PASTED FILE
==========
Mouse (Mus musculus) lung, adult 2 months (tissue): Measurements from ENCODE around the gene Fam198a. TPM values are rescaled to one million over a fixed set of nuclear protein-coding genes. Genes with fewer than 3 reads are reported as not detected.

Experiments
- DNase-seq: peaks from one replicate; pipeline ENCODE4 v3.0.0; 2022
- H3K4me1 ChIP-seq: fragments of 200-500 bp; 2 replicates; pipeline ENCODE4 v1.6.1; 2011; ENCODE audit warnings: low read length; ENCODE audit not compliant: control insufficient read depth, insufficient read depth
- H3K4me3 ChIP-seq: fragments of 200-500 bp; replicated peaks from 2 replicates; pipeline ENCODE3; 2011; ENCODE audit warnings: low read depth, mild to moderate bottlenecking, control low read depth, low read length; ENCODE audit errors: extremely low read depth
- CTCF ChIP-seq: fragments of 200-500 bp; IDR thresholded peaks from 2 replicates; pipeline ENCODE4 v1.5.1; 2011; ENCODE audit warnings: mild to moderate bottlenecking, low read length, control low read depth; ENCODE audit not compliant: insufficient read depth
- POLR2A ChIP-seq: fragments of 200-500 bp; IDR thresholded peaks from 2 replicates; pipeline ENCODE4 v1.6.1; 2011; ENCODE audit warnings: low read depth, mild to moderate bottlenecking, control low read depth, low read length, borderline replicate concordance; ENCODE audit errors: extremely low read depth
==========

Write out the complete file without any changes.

Mouse (Mus musculus) lung, adult 2 months (tissue): Measurements from ENCODE around the gene Fam198a. TPM values are rescaled to one million over a fixed set of nuclear protein-coding genes. Genes with fewer than 3 reads are reported as not detected.

Experiments
- DNase-seq: peaks from one replicate; pipeline ENCODE4 v3.0.0; 2022
- H3K4me1 ChIP-seq: fragments of 200-500 bp; 2 replicates; pipeline ENCODE4 v1.6.1; 2011; ENCODE audit warnings: low read length; ENCODE audit not compliant: control insufficient read depth, insufficient read depth
- H3K4me3 ChIP-seq: fragments of 200-500 bp; replicated peaks from 2 replicates; pipeline ENCODE3; 2011; ENCODE audit warnings: low read depth, mild to moderate bottlenecking, control low read depth, low read length; ENCODE audit errors: extremely low read depth
- CTCF ChIP-seq: fragments of 200-500 bp; IDR thresholded peaks from 2 replicates; pipeline ENCODE4 v1.5.1; 2011; ENCODE audit warnings: mild to moderate bottlenecking, low read length, control low read depth; ENCODE audit not compliant: insufficient read depth
- POLR2A ChIP-seq: fragments of 200-500 bp; IDR thresholded peaks from 2 replicates; pipeline ENCODE4 v1.6.1; 2011; ENCODE audit warnings: low read depth, mild to moderate bottlenecking, control low read depth, low read length, borderline replicate concordance; ENCODE audit errors: extremely low read depth